Latest Harvard School of Engineering and Applied Sciences Stories
Harvard School of Engineering and Applied Sciences At a time when communication networks are scrambling for ways to transmit more data over limited bandwidth, a type of twisted light wave is gaining new attention. Called an optical vortex or vortex beam, this complex beam resembles a corkscrew, with waves that rotate as they travel. Now, applied physicists at the Harvard School of Engineering and Applied Sciences (SEAS) have created a new device that enables a conventional optical...
Bioengineers from Harvard recently revealed that they have been able to develop injectable gel-based sponges that can deliver cells and drugs as well as be shaped into whatever size or form.
Harvard researchers create a light wave that propagates without spreading
Ultrathin wafer of silicon and gold focuses telecom wavelengths without distortion
A pair of new studies by computer scientists, biologists, and cognitive psychologists at Harvard, Northwestern, Wellesley, and Tufts suggest that collaborative touch-screen games have value beyond just play.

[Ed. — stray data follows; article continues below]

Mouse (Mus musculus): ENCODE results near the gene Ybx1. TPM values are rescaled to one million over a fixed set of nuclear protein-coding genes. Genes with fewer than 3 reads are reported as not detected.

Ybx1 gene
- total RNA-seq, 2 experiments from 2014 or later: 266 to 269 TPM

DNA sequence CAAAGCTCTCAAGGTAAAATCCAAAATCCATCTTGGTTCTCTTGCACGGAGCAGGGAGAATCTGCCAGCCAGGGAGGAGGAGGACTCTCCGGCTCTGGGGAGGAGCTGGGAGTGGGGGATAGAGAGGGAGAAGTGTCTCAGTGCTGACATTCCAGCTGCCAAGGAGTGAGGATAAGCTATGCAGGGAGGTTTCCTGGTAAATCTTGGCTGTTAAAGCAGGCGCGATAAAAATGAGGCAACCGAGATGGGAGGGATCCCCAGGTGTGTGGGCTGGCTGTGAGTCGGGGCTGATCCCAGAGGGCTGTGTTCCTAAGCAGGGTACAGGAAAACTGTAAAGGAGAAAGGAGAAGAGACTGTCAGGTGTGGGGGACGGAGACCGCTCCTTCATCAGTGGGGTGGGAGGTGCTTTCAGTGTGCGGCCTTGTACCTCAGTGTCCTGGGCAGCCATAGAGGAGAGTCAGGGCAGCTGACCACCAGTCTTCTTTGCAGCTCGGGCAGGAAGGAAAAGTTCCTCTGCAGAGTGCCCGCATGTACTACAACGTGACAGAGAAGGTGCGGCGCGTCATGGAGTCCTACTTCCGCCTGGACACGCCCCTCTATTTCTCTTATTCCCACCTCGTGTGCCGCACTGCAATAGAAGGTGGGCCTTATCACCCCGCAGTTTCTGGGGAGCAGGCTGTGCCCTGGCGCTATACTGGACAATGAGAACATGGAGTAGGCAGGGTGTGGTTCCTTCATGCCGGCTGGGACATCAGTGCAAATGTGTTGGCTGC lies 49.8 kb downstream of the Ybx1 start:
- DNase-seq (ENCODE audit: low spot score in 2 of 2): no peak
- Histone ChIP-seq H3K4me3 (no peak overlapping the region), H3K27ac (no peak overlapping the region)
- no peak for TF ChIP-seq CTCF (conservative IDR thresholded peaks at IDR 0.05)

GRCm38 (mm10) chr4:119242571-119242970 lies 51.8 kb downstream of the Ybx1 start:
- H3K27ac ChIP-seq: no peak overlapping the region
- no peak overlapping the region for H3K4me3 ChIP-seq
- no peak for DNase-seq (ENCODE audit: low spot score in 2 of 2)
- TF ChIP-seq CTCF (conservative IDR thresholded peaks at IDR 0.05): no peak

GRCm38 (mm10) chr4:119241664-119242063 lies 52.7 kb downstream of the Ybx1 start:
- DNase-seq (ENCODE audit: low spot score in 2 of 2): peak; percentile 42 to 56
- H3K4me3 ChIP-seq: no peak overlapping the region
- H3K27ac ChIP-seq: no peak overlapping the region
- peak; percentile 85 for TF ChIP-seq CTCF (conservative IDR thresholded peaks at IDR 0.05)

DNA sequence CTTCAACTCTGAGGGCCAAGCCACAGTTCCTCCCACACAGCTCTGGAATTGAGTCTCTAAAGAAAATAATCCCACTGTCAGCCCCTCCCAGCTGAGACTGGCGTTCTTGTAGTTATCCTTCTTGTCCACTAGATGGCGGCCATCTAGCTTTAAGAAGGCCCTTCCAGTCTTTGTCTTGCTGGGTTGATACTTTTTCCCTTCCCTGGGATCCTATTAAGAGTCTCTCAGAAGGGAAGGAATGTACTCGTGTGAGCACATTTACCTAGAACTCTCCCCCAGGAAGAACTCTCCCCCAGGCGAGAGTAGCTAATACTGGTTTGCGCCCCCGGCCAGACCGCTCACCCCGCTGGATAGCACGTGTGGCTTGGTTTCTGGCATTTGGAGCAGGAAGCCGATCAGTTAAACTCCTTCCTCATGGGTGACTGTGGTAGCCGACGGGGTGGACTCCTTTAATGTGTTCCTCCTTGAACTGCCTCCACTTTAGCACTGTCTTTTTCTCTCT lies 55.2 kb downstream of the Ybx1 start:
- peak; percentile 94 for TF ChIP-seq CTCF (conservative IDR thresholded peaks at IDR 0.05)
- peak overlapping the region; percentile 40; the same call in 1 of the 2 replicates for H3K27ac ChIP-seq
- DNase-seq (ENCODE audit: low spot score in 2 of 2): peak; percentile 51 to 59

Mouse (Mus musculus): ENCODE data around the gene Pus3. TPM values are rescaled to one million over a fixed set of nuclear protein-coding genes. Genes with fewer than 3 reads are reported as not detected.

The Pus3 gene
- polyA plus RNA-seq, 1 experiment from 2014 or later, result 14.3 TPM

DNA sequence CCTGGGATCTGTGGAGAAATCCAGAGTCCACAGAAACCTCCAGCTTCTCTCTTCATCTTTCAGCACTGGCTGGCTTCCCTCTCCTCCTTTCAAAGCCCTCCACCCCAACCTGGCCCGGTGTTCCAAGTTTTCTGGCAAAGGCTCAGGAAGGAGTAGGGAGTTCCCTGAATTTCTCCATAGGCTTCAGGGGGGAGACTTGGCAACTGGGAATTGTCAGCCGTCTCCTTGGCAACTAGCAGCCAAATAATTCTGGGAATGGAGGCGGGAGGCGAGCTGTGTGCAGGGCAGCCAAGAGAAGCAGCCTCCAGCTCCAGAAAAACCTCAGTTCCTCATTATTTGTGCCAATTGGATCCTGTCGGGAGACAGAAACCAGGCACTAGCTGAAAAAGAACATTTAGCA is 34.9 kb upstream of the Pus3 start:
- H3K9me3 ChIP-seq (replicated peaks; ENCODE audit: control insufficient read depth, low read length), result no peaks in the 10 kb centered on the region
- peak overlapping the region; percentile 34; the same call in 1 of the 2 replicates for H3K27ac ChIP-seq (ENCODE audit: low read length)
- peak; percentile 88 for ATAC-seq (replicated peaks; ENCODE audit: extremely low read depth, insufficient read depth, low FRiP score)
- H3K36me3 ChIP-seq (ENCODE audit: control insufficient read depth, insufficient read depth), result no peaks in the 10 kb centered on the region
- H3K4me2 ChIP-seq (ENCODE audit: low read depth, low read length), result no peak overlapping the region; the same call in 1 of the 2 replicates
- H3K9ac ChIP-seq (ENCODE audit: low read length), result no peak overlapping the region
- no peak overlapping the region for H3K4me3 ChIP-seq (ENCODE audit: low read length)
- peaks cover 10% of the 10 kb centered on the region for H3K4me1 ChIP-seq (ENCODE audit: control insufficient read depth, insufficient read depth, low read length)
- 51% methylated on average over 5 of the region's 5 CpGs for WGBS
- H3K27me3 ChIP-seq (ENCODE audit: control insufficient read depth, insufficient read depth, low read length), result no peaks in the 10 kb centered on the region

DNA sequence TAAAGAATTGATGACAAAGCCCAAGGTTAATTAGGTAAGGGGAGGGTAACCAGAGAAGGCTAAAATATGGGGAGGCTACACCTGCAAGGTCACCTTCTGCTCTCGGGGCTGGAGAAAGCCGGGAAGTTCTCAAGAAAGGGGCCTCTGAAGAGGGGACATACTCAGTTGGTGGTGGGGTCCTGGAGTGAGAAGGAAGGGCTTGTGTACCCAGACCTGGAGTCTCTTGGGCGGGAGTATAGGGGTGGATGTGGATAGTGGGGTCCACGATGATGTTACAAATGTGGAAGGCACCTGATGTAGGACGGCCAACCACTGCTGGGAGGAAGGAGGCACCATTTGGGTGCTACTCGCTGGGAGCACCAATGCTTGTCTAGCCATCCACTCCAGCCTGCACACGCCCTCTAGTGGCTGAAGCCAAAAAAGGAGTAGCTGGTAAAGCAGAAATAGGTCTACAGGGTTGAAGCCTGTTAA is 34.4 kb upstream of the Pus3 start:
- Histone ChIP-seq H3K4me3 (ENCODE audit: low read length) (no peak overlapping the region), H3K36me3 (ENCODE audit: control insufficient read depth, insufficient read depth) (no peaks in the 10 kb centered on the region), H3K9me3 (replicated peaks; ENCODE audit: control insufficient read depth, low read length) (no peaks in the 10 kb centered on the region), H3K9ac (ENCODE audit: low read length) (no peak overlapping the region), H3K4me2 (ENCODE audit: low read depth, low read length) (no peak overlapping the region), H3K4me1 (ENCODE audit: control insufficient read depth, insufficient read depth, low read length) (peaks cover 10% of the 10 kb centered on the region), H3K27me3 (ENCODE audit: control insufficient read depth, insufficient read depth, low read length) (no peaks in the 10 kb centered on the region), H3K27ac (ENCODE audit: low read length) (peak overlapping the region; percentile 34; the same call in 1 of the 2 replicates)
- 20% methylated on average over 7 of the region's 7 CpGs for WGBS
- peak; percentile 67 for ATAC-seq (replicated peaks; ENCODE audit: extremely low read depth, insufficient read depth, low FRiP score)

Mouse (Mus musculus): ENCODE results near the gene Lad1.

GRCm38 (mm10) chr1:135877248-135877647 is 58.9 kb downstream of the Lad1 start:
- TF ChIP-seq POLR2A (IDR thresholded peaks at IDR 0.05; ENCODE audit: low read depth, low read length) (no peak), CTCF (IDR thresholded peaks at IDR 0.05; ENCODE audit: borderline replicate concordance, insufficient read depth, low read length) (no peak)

Certain areas of the United States were spared the effects of climate change thanks to the presence of tiny particles in the atmosphere, suggests new research from climate scientists at the Harvard School of Engineering and Applied Sciences (SEAS).
Researchers in applied physics have cleared an important hurdle in the development of advanced materials, called metamaterials, that bend light in unusual ways.
A new technique inspired by elegant pop-up books and origami will soon allow clones of robotic insects to be mass-produced by the sheet.
New research at Harvard explains how bacterial biofilms expand to form slimy mats on teeth, pipes, surgical instruments, and crops.
By studying the behavior of tiny particles at an interface between oil and water, researchers at Harvard have discovered that stabilized emulsions may take longer to reach equilibrium than previously thought.
- A handkerchief.
- Specifically— The legendary sweat-cloth; the handkerchief of St. Veronica, according to tradition miraculously impressed with the mask of Christ; also, the napkin about Christ's head (Johu xx. 7).
- In general, any miraculous portrait of Christ.